BETonMACE: No Significant Benefit of Apabetalone for MACE


Apabetalone demonstrated tolerability and safety in the phase 3 BETonMACE trial but the study did not meet its primary end point of reduction in major adverse cardiovascular events (MACE).

Kausik K Ray, MD

Kausik K Ray, MD

Apabetalone demonstrated tolerability and safety in the phase 3 BETonMACE trial but the study did not meet its primary end point of reduction in major adverse cardiovascular events (MACE), investigators reported in a late-breaking session presented at American Heart Association (AHA) 2019 Scientific Sessions in Philadelphia.

An international, multi-center, randomized, double-blind, placebo-controlled trial, BETonMACE is the first study to explore whether epigenetic modulation with a selective bromodomain and extra-terminal (BET) protein inhibitor is safe and effective in reducing cardiovascular (CV) risk.

Apabetalone, a BET inhibitor that selectively targets bromodomain 2 (BD2) and exhibits favorable effects on transcription of a variety of atherothrombotic mediators, was compared with standard of care therapy in patients with type 2 diabetes mellitus (T2DM) and low HDL-C after an acute coronary syndrome (ACS).

The primary outcome of the study was time to CV death or non-fatal myocardial infarction (MI) or non-fatal stroke, with a secondary outcome of time to CV death or non-fatal MI or non-fatal stroke or unstable angina or emergency revascularization.

Inclusion criteria comprised patients with ACS in the preceding 7-90 days, T2DM, and HDL-C ≤40 mg/dl for men, ≤45 mg/dl for women. All study participants must receive intensive or maximum tolerated treatment with atorvastatin or rosuvatstatin.

The median age of participants was 62 years, 25% female sex, majority white race (87%). At baseline, MI was the index ACS event in 74% (STEMI 53%, NSTEMI 47%) of patients, with unstable angina constituting 26%. Patients had a median LDL-C 65 mg/dl, HDL-C 33 mg/dl, and HbA1c 7.3% at time of enrollment. The median follow-up was 26 months.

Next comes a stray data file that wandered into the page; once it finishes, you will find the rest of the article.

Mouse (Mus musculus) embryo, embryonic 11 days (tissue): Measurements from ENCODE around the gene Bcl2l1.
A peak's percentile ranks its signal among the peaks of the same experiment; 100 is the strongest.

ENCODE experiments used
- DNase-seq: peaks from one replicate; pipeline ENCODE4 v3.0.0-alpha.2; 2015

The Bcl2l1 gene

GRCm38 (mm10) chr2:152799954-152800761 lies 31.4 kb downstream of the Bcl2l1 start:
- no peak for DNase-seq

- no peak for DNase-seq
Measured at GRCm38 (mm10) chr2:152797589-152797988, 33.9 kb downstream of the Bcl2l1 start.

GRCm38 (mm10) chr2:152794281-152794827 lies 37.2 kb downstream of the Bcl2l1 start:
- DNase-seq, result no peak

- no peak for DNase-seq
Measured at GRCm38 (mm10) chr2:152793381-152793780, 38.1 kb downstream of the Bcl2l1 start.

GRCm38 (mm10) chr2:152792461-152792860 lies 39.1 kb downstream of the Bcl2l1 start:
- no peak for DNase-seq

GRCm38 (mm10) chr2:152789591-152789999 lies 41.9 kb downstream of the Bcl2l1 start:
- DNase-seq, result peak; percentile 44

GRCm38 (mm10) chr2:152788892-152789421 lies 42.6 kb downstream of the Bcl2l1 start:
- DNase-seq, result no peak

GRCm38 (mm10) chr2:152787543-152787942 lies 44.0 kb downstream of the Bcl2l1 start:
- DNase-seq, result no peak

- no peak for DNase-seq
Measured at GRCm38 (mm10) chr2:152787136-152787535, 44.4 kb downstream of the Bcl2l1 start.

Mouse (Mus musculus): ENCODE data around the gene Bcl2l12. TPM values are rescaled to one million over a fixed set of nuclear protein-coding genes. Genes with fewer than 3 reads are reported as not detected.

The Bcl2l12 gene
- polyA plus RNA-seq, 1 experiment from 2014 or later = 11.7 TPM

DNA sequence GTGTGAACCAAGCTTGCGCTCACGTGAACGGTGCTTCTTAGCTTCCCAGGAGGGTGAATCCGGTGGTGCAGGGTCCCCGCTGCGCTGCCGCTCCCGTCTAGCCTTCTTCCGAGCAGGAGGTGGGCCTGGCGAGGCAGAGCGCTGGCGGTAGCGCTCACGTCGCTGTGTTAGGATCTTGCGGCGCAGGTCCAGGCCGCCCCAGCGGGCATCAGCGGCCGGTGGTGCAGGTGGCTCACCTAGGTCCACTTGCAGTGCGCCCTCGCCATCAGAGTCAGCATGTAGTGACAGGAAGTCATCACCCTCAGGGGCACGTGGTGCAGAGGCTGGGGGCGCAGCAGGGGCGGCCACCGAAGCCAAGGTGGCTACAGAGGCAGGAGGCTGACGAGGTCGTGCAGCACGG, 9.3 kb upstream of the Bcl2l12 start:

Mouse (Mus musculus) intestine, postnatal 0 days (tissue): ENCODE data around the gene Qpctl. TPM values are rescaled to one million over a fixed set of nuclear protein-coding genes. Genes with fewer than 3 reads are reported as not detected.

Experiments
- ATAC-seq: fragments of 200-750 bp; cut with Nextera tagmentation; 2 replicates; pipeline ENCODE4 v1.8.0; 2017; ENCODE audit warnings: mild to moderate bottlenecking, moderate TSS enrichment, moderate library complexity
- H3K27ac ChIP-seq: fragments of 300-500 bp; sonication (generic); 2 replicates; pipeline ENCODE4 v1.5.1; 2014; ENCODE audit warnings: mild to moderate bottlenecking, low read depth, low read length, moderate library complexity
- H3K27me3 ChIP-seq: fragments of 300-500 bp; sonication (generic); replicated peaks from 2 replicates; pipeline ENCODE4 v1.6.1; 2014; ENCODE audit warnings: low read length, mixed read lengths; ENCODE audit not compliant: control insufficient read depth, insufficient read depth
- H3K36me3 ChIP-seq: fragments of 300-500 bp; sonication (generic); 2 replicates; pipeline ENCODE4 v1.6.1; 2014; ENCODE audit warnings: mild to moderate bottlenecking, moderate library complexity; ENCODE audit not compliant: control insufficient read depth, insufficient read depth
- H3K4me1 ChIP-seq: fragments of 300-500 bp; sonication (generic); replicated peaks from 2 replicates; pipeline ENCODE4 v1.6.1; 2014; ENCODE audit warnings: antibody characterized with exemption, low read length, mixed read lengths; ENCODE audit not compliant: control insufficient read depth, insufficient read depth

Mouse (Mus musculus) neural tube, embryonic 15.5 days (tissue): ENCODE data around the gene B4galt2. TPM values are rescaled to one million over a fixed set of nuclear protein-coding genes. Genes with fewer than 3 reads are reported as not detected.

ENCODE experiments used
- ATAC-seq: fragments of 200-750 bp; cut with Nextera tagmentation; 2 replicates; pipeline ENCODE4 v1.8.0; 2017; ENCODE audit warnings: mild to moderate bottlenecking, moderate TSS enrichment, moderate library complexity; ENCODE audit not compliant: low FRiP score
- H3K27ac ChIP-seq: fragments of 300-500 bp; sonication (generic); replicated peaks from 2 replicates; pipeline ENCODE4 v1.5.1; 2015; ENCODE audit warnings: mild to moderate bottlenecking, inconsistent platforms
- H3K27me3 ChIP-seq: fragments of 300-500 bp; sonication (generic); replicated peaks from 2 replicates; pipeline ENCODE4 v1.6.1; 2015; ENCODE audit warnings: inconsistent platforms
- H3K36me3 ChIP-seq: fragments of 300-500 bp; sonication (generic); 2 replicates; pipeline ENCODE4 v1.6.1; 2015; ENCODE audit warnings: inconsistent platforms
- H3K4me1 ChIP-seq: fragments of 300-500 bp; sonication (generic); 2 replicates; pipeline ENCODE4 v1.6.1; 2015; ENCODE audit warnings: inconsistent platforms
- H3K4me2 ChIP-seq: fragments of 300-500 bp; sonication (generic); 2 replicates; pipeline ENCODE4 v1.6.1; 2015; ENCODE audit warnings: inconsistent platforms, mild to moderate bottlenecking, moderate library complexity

Enrolled between November 2015 and July 2018 at 195 sites across 13 countries, a total of 2425 patients were randomized to receive apabetalone 100 mg orally twice daily or matching placebo (1:1) on top of guideline-recommended standard of care including intensive or maximum-tolerated treatment with atorvastatin or rosuvastatin.

A total of 1212 patients received the study drug, while 1206 received matching placebo. The primary outcome for apabetalone compared with placebo was 10.3% vs. 12.4% (p = 0.11); the rate of cardiovascular death/MI was 9.2% vs 11.5% (p > 0.05); the rate of stroke was 1.4% vs 1.4% (p > 0.05); the all-cause mortality rate was 5.0% vs 5.7% (p > 0.05); the change in HDL-C from baseline at 100 weeks was 16.2% vs 10.4% (p = 0.001); and the change in LDL-C from baseline at 100 weeks 11.5% vs 14.9% (p = 0.35).

The rate of adverse events was similar across treatment groups, with 830 patients (68.5%) in the apabetalone arm and 820 (67.9%) in the placebo arm reporting at least 1 adverse event.

Apabetalone did not significantly reduce the primary endpoint of CV death, non-fatal MI, or stroke, but showed a favorable trend (18% difference in relative risk, which was not statistically significant), indicating that it may be a promising treatment option and suggesting that further studies are warranted.

Presenting author Kausik K Ray, MD, professor of public health at Imperial College London and director of the Imperial Centre for CVD Prevention, noted that the study was powered on a 30% reduction risk of primary end point, and was underpowered to detect smaller difference in events.

The study, “Effect of BET Protein Inhibition With Apabetalone on Cardiovascular Outcomes in Patients With Acute Coronary Syndrome and Diabetes - Results of the BETonMACE Trial,” was presented Saturday, November 16, 2019, at AHA 2019 in Philadelphia, Pennsylvania.

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